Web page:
I have a moral objection to paying for crabapples at the store (at the prices they demand) just to make them into jelly. Also, crabapples are very decorative trees, so I put this one in a prominent spot.

To the right is:

I had never considered quince until we were house hunting years ago and came really close to making an offer on a house with an overgrown quince in the back yard. Noel waxed rapsodic on quince jam. So here we are today. We're planting two quince: one with curly branches that is primarily decorative but happens to give usable fruit, and one for eating (or making into jam, really).

Quince can be eaten fresh, but they are hard as rocks. So you need to slice them thin and serve them with cheese.

You may wonder if it's a coincidence that two rather unpleasant fruits are planted on the public side of the fence. It is not. Other fruit-tree-growing friends often find people picking their fruit, so I decided that if somebody really wanted to pick it, they can eat as many quince as they can with their remaining teeth.

When you walk through the gate, to your right is:

Weeping Cherry
I'm a sucker for weeping forms, and weeping flowering cherries most of all. And over a path? Pure romance. I haven't decided on this one yet, mainly because I've been preoccupied with all the fruit.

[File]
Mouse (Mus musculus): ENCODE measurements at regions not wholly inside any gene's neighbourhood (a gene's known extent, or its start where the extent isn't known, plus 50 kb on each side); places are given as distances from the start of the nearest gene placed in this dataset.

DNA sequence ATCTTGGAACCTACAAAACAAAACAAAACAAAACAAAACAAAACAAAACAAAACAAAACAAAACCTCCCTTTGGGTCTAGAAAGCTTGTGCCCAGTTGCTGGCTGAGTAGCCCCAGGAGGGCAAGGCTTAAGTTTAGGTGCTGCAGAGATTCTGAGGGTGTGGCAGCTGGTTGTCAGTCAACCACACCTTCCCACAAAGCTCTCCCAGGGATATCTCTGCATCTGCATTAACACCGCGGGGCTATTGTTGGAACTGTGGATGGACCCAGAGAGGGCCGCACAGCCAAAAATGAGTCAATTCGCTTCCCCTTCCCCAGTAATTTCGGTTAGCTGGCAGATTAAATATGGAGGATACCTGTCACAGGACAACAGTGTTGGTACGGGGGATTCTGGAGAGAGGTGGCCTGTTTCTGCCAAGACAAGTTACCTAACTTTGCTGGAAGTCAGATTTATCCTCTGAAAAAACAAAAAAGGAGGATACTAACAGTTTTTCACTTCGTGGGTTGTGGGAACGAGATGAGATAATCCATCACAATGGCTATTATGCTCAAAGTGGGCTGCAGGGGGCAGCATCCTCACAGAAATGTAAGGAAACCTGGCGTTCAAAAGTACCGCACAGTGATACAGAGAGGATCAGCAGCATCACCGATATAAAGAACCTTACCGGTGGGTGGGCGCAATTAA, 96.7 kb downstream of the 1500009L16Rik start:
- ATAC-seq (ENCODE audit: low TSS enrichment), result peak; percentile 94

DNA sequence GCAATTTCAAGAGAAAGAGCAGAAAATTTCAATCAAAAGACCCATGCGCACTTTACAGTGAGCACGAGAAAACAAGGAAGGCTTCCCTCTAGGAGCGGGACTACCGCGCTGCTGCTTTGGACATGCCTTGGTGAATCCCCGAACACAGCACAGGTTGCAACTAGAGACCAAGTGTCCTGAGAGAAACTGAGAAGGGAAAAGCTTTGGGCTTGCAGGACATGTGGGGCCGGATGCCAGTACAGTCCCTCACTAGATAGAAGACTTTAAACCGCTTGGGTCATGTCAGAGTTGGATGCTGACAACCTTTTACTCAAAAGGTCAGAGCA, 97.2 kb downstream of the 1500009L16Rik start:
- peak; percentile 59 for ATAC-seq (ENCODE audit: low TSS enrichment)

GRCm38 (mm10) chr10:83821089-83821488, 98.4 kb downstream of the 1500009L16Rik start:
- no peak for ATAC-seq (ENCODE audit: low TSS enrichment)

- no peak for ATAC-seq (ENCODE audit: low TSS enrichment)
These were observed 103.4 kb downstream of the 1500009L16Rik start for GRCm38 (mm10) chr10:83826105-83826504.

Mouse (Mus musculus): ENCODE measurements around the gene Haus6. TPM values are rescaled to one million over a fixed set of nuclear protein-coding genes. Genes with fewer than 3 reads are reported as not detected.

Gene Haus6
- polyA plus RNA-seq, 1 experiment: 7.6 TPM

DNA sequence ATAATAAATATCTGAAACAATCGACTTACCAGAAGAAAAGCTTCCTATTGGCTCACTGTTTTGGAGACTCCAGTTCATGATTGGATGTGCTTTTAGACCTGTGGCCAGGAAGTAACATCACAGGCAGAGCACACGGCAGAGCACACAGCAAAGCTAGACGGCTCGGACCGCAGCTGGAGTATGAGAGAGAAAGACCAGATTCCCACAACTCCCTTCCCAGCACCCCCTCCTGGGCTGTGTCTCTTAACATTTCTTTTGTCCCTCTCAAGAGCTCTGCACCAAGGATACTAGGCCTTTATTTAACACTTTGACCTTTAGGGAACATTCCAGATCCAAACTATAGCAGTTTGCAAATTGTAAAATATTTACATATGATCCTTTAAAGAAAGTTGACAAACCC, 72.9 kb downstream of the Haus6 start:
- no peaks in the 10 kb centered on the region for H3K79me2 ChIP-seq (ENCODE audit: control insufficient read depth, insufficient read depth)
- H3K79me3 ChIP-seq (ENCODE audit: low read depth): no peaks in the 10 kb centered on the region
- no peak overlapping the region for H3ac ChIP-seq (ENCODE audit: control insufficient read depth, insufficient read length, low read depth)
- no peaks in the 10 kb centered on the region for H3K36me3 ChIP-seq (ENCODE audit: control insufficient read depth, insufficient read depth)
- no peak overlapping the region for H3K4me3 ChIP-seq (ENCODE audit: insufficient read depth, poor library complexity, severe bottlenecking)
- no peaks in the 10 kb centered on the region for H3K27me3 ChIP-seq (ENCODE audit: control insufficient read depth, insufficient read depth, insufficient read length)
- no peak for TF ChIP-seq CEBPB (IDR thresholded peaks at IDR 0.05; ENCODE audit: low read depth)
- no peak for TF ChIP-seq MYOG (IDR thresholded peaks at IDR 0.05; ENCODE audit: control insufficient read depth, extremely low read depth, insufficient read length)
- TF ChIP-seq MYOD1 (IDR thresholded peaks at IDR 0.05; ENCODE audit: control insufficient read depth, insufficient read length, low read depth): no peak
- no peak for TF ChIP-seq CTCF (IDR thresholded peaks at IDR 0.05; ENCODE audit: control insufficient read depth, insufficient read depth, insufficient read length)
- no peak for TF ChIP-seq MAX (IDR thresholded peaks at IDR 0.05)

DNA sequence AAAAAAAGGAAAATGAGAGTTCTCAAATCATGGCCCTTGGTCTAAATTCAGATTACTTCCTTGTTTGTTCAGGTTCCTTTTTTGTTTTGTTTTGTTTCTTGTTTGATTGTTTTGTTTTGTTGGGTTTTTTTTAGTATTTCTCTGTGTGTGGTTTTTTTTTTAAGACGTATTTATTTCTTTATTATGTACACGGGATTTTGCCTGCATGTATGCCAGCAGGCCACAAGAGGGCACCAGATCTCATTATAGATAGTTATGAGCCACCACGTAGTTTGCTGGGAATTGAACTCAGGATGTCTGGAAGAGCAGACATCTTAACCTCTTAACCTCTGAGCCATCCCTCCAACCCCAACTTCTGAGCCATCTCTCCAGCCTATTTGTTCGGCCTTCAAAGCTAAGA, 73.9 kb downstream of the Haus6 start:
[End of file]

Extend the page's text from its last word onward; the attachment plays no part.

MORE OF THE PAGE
Directly ahead is a wire pergola:

On the Pergola
Passionflower vines are lovely as decorative plants, and some of them produce fruit, so why not combine the ornamental and the edible?

I'm not sure which kiwi we'll plant, but kiwis need to be planted in pairs, so there will be two vines (male and female)

When you emerge from the pergola (by the way, a pergola is a covered pathway, and an arbor is a covered sitting place), to your left is:

Asian Pear
Shinseiki (July)
Hosui (early August)
Nijiseiki "20thc" (August)
Shinko (September)

Asian pears really backed me into a corner. The variety I really wanted (Hosui) needed Nijiseiki as a pollinator, and then I remembered Shinko, so I was stuck with three pear trees. This was the problem that lead me to find out about high-density planting. I added Shinseiki, an early fruiter, on a whim while placing my order; I've had them and they are good, and pears in July will be nice.

To the rightish and ahead:

Akane (August)
Jonathan (late August)
White Winter Pearmain (September)
Belle de Boskoop (late September)

I'd already decided on planting Jonathan (a great pie apple). We tried and loved Akane and Belle de Boskoop at a tasting. W. W. Pearmain is an old apple, and one I have liked in the past. Plus, it fit into the ripening schedule.